Internet-based video calls, chats, teleconferences
In April 2009, the Pew Internet Project asked internet users about video calls and found at the time that 20% of them had participated in such calls. So, there has been a slight uptick in the number of Americans who use the internet for video calling – from 20% in April 2009 to 23% in the summer 2010 survey. The Project’s survey also asked people if they had participated in such calls “yesterday” and the surveys show that the percentage of video callers online on any given day rose from 2% in April 2009 to 4% in the summer of 2010.
The following table gives a breakdown of the demographic differences among internet users when it comes to video calling, chatting, or teleconferencing.
Cell phone use for video calls, chats, teleconferences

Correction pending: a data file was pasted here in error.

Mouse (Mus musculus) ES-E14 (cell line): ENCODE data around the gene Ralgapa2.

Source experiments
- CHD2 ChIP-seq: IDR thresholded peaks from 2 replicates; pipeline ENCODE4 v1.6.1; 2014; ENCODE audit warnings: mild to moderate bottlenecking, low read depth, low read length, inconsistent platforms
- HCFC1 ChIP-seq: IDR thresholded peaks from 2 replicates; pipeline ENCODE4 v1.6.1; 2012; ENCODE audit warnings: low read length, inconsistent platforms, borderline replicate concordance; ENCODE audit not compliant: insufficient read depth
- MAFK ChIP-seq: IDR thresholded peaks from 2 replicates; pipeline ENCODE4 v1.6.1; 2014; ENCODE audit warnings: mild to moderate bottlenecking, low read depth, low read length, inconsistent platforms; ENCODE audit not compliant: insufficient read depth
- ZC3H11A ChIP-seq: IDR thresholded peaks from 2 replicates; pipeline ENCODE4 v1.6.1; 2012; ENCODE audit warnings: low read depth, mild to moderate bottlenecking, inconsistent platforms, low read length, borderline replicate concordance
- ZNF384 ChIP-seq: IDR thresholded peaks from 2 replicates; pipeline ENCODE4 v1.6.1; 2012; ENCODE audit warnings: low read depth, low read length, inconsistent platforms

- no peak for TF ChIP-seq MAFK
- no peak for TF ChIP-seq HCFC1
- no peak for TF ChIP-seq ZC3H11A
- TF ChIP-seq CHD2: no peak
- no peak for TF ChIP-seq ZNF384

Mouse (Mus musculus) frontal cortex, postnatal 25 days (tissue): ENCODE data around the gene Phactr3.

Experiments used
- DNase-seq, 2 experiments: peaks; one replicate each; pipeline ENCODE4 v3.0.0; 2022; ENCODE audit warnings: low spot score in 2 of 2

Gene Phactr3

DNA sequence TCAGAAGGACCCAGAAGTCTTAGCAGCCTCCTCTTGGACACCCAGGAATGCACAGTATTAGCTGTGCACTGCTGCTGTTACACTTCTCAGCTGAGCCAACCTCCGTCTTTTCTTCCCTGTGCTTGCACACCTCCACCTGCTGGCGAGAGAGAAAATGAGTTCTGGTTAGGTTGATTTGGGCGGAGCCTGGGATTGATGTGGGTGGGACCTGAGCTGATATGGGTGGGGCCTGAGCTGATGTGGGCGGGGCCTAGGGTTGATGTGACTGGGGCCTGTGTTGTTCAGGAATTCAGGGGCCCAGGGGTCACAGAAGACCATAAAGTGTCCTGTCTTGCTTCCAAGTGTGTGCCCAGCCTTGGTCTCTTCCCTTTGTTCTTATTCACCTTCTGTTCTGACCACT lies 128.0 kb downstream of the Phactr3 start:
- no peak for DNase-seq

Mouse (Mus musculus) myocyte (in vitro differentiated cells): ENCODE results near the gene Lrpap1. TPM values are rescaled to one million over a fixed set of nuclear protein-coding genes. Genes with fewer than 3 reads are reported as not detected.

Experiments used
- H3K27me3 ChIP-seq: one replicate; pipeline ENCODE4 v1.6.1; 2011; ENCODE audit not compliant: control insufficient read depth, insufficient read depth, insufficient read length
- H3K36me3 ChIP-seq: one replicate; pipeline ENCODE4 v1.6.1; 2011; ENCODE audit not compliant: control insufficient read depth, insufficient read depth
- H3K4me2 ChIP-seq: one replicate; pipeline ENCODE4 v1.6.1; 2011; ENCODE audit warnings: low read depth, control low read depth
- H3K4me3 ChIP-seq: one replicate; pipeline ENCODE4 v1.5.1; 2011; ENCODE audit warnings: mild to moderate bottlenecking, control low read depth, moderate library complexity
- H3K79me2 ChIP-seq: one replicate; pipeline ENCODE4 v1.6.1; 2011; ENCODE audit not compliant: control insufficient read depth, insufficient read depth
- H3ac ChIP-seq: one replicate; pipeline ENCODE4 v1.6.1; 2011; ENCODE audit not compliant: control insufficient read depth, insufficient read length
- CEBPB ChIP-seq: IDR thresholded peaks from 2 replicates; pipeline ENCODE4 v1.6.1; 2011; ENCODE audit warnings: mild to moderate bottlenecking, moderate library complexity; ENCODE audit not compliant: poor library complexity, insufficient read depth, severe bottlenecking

For the first time, Pew Internet asked cell phone owners about video calls, chats, and teleconferences and found that 7% of cell owners have taken advantage of that feature. Video activities are far less common than other cell features. For instance, in the same survey, Pew Internet found that 74% of cell owners use text messaging features, 39% use their phones to access the internet, 34% use them for email, and 30% use them for instant messaging.
The following table gives a breakdown of the demographic differences among cell owners when it comes to video calling, chatting, or teleconferencing.
Cite this publication: Lee Rainie and Kathryn Zickuhr. “Video calling and video chat.” Pew Research Center, Washington, D.C. (October 13, 2010) http://www.pewinternet.org/2010/10/13/video-calling-and-video-chat/, accessed on July 23, 2014.